Among the U.S. State Department's perennial challenges is to live down the hackneyed sobriquet of "striped-pants cookie-pushers," with its implied weakness, elitism and ineffectual foppery. Another is to overcome what it sees as its perennial under-funding.
Trying to kill two birds with one stone, the department has for some years styled itself as the nation's first line of defense, an indispensable contributor to our national security. Its less-than $30 billion budget, dwarfed by U.S. defense and intelligence expenditures, looks like a national security bargain. And so it is.
But since talk is cheap, to bolster its case, then-Secretary of State Hillary Clinton innovated the State Department's first-ever Quadrennial Diplomacy and Development Review (QDDR) – a direct lift from the 1997 Defense Authorization Act's mandate for a Quadrennial Defense Review. Hillary's QDDR called forth a whole raft of monitoring and evaluation initiatives "for evidence-based decision-making."
The aim is clear: simultaneously improve the State Department's internal management while bolstering its case for adequate resources through a quantitative demonstration of effectiveness. And so, now, to implement this "QDDR mandate," beltway contractors are queuing up to devise these evaluation schemes and then apply them to the State Department's and USAID's (the U.S. Agency for International Development's) programs.
This is all so self-evidently sensible and managerial. How could anyone object?
Well, first, this is just the kind of thing that's instantly attractive to spendthrift Democrats whenever they drift into a thoughtful, reflective moment. It's a "two-fer": It enables them to posture as eagle-eyed stewards of taxpayer money while equipping themselves with data and statistics to spend even more of it. But more than that, Hillary's seemingly unobjectionable initiative – assuming it's really implemented in a serious, not a haphazard, fashion – could end up further dumbing down American diplomacy.
How? Unlike the military programs from which the QDDR is copied, diplomacy involves many intangibles – combinations of private communication and public rhetoric; maneuvers with friends and allies, neutrals and others, bilaterally and in multi-lateral organizations; blandishments of different inducements and expressed or implied consequences – all sequenced strategically and tactically in time.
It's not quite as straight-forward as determining whether a new tank procurement is on schedule, on budget, and meeting its performance targets, or whether a new aircraft design can achieve its maximum operating ceiling, turn rate, or payload capacity.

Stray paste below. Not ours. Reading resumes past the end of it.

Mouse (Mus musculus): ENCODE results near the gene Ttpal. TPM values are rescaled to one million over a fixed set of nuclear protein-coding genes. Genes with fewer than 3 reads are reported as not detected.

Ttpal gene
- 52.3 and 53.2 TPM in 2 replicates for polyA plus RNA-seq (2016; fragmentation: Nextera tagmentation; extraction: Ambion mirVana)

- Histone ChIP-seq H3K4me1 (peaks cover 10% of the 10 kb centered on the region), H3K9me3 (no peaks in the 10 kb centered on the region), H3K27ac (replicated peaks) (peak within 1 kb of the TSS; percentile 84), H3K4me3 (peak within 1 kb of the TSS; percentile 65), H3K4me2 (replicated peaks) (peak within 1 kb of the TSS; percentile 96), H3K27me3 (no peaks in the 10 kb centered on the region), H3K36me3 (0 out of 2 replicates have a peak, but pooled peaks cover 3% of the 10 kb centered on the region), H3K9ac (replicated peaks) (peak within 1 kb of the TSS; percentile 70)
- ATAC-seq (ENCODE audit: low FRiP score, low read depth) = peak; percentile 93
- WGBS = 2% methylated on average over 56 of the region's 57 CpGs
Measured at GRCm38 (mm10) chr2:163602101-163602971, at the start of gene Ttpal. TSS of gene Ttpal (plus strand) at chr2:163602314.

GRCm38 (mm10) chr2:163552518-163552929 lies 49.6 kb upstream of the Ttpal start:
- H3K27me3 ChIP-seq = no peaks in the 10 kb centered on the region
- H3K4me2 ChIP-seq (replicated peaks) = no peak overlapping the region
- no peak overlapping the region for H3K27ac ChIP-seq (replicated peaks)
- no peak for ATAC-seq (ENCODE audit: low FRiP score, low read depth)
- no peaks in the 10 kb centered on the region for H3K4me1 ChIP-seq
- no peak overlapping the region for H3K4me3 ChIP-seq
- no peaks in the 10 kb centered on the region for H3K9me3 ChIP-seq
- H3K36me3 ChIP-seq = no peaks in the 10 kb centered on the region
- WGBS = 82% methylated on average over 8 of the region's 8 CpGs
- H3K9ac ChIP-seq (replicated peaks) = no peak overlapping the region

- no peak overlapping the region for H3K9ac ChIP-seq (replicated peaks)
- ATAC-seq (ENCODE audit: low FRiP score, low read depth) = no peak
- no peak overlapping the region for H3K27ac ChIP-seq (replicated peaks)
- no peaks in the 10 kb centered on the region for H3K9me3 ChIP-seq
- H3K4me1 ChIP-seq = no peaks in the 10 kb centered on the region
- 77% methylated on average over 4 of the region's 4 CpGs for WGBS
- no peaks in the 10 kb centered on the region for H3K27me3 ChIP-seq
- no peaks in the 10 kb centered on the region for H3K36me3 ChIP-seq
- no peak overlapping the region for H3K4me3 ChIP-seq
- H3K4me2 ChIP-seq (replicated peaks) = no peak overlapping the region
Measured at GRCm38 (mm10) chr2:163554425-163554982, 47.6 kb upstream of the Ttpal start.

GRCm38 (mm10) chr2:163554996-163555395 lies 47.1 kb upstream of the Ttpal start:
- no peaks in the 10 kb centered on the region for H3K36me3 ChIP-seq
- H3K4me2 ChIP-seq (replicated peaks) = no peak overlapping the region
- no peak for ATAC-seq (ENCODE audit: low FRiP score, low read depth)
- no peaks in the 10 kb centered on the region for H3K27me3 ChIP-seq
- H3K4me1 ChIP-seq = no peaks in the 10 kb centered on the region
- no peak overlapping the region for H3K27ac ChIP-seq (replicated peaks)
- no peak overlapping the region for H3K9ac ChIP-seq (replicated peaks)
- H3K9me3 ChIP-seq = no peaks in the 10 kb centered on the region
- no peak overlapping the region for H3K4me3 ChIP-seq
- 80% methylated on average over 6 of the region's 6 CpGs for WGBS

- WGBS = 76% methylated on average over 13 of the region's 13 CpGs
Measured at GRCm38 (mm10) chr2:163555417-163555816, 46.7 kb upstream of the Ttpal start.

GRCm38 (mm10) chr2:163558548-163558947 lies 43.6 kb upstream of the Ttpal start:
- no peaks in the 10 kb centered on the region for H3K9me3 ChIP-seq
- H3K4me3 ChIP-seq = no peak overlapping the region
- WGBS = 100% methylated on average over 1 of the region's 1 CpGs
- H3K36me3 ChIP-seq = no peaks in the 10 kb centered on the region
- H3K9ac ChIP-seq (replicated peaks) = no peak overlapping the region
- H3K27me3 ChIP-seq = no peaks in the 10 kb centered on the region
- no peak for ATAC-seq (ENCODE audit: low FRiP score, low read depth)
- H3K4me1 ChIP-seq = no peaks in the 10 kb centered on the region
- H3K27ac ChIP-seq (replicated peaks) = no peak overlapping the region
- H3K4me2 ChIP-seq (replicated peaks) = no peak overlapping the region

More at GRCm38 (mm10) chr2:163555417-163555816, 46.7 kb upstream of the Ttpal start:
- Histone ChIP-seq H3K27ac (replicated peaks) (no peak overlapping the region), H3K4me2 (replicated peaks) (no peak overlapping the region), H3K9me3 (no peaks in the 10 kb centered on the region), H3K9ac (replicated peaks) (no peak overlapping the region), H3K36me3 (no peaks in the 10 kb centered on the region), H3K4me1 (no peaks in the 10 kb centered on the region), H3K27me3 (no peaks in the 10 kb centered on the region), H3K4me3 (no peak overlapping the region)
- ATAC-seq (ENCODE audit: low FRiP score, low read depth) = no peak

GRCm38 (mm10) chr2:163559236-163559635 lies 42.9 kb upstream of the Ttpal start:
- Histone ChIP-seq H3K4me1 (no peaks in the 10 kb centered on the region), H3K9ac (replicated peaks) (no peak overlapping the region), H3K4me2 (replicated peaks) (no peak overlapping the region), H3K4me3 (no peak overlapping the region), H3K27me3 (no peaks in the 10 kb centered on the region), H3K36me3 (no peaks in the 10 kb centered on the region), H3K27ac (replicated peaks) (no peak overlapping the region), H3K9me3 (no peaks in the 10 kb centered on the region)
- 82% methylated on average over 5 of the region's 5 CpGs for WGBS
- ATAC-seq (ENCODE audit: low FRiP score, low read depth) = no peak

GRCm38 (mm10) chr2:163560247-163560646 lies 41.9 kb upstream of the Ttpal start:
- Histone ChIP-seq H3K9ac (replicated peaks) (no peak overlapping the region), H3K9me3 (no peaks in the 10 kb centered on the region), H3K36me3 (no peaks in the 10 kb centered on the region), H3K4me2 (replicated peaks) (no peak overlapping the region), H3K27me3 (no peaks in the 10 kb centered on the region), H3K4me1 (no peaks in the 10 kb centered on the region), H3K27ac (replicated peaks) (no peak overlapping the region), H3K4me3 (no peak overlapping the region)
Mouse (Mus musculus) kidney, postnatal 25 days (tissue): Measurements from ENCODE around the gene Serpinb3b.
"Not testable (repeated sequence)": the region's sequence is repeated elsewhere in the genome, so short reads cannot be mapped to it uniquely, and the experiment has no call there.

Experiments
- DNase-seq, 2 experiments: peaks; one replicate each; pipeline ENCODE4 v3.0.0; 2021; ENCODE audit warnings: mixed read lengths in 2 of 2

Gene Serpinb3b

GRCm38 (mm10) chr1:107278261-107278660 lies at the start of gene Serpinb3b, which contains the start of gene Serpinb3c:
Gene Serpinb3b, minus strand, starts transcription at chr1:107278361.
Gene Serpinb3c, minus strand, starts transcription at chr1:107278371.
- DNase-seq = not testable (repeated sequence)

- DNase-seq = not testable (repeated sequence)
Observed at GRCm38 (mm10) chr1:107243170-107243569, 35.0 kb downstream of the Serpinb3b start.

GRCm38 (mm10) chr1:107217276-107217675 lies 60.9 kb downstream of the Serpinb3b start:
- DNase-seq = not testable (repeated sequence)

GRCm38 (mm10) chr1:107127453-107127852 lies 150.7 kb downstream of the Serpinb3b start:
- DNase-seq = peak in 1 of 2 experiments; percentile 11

A lot has to do with time – specifically when the evaluative judgments and assessments are made. Take, for instance, President Reagan's bold arms control approach with the Soviet Union. Assessed in, say, the election year of 1984 – when the Soviets had walked out of the Geneva Strategic Arms Reduction Talks for over a year due to Reagan's intermediate-range nuclear forces (INF) deployments to Europe and his Strategic Defense Initiative, and when talks on an INF agreement to ban all such U.S. and Russian weapons were similarly on ice – Reagan's arms control diplomacy looked to many like a failure.
But fast-forward to 1987 – the year after the spectacular collapse of Reagan's and Gorbachev's Reykjavik Summit – when Reagan signed an INF weapons ban with Gorbachev in Washington. Then Reagan's tough stance looked pretty smart. Fast-forward another few years, to Moscow in July, 1991 where George H.W. Bush and Gorbachev signed a START I nuclear arms treaty embodying the dramatic reductions, throw-weight and multiple-warhead limitations that Reagan demanded, and Reagan's policy looked inspired. Fast-forward less than six more months more, to Christmas of 1991 and the dissolution of the USSR, and Reagan's policies looked like genius.
Or consider the Clinton Administration's years-long, torturous military-intervention-cum-diplomacy in former Yugoslavia that finally put an end to Serbian atrocities and genocide in Bosnia-Herzegovina and Kosovo. Take a snap-shot at any point up to the conclusion of the Dayton Peace Accords and you'd probably have, at best, a qualified, if not a negative or doubtful, verdict. Put that snapshot in the hands of partisan detractors and you'd have headlines – as unhelpful abroad diplomatically as they will be at home politically.
Of course, if you're not attempting something as bold and gutsy as staring down the Soviet Union over nuclear arms reduction during a Cold War or facing down a genocidal, nationalistic thug like Slobodan Milosevic, maybe getting your bureaucracy to write you a diplomatic report-card that rewards things like "leading from behind" and "preserving the relationship" – and likely penalizes risky, high-stakes measures against today's thugs, like Kim Jung Un or Bashir Assad – well, that might look good all the way around, politically and budgetarily.
The trouble is that someday we may have a president with a larger, longer-range strategy and the ambition and capacity for strong international leadership. It would be too bad if Hillary's little diplomacy report-card idea turned out then to be a stumbling block.